It seems the construction industry has sauntered along for decades with the basic concepts remaining intact for erecting homes, commercial, or industrial buildings.
The costs you incur hiring niche management and technical personnel goes well beyond the financial expenses for flying top talent to your operations for an on-site interview. Your time - and your hiring team's time - is precious. Tedious hours spent sorting through a barrage of mostly off-target resumes received from job boards, identifying that small percentage of quality candidates, performing initial phone screens, etc.. Not to mention time spent by senior managers and technical personnel, pulled away from billable work, to conduct phone and in-person interviews with multiple candidates. And, money lost every day by your company due to the fact this vacancy exists.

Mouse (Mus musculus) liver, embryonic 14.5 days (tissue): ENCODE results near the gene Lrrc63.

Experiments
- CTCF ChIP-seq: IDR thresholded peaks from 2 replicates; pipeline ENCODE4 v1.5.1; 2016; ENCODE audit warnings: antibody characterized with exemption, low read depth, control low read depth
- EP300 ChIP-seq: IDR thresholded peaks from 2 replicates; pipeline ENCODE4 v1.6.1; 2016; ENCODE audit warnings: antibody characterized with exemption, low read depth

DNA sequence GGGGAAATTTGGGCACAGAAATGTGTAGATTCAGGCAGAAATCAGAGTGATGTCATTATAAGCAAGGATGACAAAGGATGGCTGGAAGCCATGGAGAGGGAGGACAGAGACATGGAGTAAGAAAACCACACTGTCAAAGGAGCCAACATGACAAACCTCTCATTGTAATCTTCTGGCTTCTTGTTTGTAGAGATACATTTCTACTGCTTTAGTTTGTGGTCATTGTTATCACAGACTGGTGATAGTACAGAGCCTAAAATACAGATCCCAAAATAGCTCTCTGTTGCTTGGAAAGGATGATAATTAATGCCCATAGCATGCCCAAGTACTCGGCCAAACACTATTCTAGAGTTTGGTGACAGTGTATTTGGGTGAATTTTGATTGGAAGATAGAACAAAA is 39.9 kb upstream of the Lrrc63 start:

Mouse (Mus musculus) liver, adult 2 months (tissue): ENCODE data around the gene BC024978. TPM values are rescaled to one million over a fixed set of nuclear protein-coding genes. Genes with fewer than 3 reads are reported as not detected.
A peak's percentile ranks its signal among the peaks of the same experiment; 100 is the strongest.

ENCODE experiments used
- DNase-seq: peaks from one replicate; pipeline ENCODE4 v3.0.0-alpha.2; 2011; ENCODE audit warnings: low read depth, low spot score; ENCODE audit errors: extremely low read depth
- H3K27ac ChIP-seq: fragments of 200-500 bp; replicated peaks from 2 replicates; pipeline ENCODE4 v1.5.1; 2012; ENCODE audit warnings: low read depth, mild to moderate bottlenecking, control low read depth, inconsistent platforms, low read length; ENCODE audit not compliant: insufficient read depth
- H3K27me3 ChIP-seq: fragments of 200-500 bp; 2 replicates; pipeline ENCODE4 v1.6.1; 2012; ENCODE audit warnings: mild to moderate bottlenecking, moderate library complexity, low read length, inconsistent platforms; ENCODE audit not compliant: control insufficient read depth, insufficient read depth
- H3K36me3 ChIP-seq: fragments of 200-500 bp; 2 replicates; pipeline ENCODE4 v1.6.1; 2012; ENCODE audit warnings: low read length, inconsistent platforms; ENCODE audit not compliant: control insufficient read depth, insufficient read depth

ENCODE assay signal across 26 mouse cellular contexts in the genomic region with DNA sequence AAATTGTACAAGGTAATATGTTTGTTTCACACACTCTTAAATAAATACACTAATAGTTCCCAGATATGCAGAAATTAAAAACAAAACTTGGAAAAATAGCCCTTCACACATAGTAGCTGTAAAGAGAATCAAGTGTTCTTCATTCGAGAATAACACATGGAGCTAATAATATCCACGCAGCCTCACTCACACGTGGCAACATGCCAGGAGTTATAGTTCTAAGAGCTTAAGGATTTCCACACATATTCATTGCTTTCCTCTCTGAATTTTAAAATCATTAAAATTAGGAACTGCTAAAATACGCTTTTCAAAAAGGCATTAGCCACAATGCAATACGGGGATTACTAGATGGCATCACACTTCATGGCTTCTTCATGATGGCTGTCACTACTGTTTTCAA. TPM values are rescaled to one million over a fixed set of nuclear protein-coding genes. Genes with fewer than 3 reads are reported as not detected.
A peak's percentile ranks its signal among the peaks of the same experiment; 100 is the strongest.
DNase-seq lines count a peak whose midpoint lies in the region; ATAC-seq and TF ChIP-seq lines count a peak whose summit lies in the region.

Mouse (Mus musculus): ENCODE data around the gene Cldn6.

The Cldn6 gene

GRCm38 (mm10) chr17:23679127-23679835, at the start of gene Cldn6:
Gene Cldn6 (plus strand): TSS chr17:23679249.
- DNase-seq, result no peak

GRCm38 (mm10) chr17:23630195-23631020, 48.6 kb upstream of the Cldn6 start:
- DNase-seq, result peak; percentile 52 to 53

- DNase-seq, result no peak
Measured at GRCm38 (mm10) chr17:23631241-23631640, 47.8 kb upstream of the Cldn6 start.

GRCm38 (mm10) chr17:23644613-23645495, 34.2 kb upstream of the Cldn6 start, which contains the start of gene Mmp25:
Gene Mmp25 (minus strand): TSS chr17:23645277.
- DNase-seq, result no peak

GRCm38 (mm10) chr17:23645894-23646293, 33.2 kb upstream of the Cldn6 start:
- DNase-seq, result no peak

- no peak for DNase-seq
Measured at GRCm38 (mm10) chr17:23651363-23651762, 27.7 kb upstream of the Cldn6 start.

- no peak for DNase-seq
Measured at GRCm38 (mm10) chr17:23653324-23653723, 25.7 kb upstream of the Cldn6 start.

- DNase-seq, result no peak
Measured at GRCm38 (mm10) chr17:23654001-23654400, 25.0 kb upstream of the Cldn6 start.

Applying for new jobs is stressful. It can feel like you're not getting anywhere fast, especially if you never receive feedback. If you want to get your job search on the fast track, just sending your resume and application into the company's system might not be enough.
When there's an engineering position open that sounds like your dream job, you may find it harder to prepare your resume than usual. Many people agonize over how to detail and format their resume to make the best impression on a hiring manager.
No matter how much engineering experience you may have, going into an interview can always seem a bit intimidating. It’s easy to be short spoken when you’re nervous. But if you don’t speak up about your knowledge and experience in the field, you’ll end up short selling yourself to a potential employer. With a bit of advanced preparation, you can ensure that your interview skills match up to your engineering skills. These tips for interview preparation for engineers will help you make a great impression at your upcoming interview.